Jeremy Corbyn tax threat exposed as he says 50% rate ‘very modest’ in unearthed video

Newly unearthed video shows Jeremy Corbyn describing a 50 percent tax rate for high earners as “very modest”. He also suggested a return to a 90 percent tax rate in an astonishing insight into his ideological stance on the issue. Mr Corbyn made the intervention to students at Warwick University in 2014 to push the case for the “aggressive redistribution of wealth”.

Doctors, senior police officers and headteachers could be just some of those drawn into Mr Corbyn’s suggested tax rates.

Addressing students at the Warwick Debating Union, Mr Corbyn said: “The post-war consensus depended on a number of things.

“One was high taxation. Two was a university education. Three was housing. Four was health.

“The tax rate at the end of the Second World War for the highest earners was over 90 percent.”

Wistfully harking back 70 years, Mr Corbyn continued: “We now get squeals and squeals and squeals from financial press and banks for the very modest proposal of the suggestion that the highest taxation rate should be 50 percent of income.

“I would argue that taxation can be a vehicle for distribution for wealth. It can be a way of giving an opportunity to people.

“It can be a very big step forward in protecting and developing our national services.

“Since 2010 when we had the banking crisis, brought about by Government inaction insufficiently controlling what banks do.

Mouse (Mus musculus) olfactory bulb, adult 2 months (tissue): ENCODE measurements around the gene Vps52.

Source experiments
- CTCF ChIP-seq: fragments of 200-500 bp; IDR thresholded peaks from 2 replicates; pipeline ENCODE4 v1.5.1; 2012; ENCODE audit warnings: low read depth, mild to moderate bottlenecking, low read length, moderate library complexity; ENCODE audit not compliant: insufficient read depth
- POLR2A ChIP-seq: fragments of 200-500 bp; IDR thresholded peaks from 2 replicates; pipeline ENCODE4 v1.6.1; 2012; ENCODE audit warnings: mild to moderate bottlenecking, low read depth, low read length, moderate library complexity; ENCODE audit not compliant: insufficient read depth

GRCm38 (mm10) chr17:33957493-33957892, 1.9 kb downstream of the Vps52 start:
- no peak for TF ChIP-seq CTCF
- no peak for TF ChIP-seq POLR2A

“Brought about by global inaction on controlling what banks do. And brought about by global inaction on what the financial markets are doing.

“As a result, we have had not just an austerity budget of 2010 to pay for the debts that have been accumulated, but we have had a political distribution of wealth and power in the other direction.”

The Conservative Party have put together an assessment of how much they believe Labour’s policies would cost the UK taxpayer ahead of the release of their general election 2019 manifesto.

Their estimate puts the cost at an eye-watering £1trillion.

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The document, devised by the party and not the treasury itself as that would breach electoral rules, takes into account Labour Party promises and pledges spanning from their 2017 manifesto to the motions voted on at party conference in Brighton this year, including abolishing all private schools.

However, Labour says although such measures were voted on by the party membership, it does not necessarily follow that these policies will be included in their 2019 manifesto.

Last night, Chief Secretary to the Treasury Rishi Sunak said: “We know Labour’s £1trillion spending splurge would mean higher taxes for all and this is just the start.”

But the Shadow Chancellor John McDonnell has dismissed the document as a “ludicrous piece of Tory fake news.”

He said: “This is an incompetent mish-mash of debunked estimates and bad maths, cooked up because they know Labour’s plans for real change are popular.”

Challenged on the assessment by the BBC’s Andrew Marr, Chancellor Sajid Javid stood by the figures.

He told the programme: “This is the true cost of Corbyn’s Labour. These are the numbers that John McDonnell did not want you to see.”

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